Spring 2015 - 61045 - PA383G - Policy Making in a Global Age
This course examines states’ contemporary foreign policy making through an exploration of the theoretical, cognitive and institutional constraints that bound decisions. As a required core course for MA candidates in the Global Policy Studies program, it seeks to provide students the necessary intellectual foundations for understanding the dilemmas and opportunities faced by decision-makers during the policy process. Numerous competing domestic and international actors and factors influence a state’s foreign policy makers. We will investigate the ways in which regime type, country size, past experiences and cultural filters, bureaucracies, intelligence agencies, domestic political forces, and international institutions, shape policy-makers’ views of the world and constrain the choices available to them. After examining the U.S. policymaking process will place these theories in a comparative perspective through a juxtaposition of foreign policy making processes in Asia nations.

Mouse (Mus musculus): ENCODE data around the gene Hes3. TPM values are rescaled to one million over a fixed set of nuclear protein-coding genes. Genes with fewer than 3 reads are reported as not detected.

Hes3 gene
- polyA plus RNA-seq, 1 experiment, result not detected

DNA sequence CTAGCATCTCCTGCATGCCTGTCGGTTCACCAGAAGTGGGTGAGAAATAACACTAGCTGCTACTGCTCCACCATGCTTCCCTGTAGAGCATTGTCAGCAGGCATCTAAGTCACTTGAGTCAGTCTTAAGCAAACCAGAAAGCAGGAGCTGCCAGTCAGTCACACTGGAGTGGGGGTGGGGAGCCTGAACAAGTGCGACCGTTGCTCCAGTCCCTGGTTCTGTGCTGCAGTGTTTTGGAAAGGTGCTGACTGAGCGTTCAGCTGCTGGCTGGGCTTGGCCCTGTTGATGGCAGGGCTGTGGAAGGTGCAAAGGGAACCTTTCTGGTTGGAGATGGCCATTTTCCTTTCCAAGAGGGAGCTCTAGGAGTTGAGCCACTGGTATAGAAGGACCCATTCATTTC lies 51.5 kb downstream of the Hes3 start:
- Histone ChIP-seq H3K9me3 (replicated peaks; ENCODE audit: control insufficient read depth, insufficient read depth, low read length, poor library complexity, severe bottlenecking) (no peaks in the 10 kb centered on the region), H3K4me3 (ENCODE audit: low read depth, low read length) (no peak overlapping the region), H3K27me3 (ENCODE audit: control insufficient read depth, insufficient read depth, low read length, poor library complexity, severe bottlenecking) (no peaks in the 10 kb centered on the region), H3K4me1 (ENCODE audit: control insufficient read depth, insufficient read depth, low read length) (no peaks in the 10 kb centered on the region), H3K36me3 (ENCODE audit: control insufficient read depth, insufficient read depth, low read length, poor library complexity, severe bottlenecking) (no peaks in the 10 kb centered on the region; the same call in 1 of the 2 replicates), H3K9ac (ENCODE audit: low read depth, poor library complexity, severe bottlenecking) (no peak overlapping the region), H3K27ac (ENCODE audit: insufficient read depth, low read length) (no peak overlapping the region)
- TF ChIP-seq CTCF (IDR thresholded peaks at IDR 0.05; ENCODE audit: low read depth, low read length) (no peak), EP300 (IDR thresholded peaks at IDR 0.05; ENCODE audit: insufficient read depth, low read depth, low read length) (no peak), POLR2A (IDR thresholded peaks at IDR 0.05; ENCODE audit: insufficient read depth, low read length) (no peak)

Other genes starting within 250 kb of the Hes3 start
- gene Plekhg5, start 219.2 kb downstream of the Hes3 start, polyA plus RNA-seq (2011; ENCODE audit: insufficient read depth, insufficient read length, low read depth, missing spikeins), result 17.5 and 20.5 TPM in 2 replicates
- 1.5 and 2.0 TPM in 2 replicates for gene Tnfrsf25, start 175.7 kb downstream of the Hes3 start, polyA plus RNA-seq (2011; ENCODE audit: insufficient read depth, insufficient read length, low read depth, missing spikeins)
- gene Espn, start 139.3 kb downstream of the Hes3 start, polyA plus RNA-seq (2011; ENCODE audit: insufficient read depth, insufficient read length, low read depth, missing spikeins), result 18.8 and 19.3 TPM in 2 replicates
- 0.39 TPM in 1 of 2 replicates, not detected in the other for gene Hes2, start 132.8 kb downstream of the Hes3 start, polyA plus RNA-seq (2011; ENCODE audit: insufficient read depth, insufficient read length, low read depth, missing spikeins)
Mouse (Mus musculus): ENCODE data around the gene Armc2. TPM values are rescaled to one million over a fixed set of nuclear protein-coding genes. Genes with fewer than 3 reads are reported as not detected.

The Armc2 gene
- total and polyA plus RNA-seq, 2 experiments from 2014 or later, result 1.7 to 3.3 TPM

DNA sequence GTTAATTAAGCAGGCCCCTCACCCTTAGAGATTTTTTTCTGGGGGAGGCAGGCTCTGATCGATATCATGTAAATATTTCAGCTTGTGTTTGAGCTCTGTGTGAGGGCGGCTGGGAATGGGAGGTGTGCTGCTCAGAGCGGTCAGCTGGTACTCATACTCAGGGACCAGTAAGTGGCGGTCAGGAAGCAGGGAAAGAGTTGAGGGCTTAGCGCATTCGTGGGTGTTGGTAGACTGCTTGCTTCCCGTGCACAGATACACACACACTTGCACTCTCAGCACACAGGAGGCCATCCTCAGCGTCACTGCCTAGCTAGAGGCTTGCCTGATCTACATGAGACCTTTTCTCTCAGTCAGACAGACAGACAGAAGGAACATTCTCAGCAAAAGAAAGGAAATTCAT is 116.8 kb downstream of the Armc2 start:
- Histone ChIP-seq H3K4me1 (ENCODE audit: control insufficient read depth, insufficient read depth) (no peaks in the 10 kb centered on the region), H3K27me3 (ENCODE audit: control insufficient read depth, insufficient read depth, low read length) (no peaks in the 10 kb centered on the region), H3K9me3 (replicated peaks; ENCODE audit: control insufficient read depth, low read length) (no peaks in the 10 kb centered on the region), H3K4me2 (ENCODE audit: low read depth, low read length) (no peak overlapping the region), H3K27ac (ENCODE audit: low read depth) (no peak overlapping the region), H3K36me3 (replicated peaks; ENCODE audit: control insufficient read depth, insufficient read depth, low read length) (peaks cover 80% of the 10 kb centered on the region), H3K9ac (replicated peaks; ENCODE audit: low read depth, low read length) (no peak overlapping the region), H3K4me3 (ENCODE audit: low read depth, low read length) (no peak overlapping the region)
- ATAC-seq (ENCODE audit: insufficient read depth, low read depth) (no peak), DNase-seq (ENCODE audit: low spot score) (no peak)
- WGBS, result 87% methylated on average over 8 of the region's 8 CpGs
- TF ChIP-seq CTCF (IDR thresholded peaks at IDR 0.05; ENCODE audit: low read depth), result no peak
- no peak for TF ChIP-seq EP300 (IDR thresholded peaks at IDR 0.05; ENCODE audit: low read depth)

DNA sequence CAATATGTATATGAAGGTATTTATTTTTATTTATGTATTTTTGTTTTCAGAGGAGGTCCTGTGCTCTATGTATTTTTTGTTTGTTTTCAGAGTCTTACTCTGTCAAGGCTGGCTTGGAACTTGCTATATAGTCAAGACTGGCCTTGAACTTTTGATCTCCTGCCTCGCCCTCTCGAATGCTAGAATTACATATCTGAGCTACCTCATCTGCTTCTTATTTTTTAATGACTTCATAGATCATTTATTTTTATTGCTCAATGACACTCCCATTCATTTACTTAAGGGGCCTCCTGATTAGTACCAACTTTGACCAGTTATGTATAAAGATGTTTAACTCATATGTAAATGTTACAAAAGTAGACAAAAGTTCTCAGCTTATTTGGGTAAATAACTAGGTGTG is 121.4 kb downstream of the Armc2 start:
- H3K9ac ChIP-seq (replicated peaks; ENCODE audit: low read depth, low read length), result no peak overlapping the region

The course will also explore the influence of non-governmental entitles and normative influences on decision-making. How do non-governmental entities, transnational advocacy networks, and ethical constructs provide a context for the perception and interpretation of facts, and thus shape analysis, agendas and policy outcomes? We will examine how some foreign policy decisions (e.g. involvement in international organizations and agreements) serve to both serve and constrain the formulation of domestic policies and how this dynamic appears to have changed over time.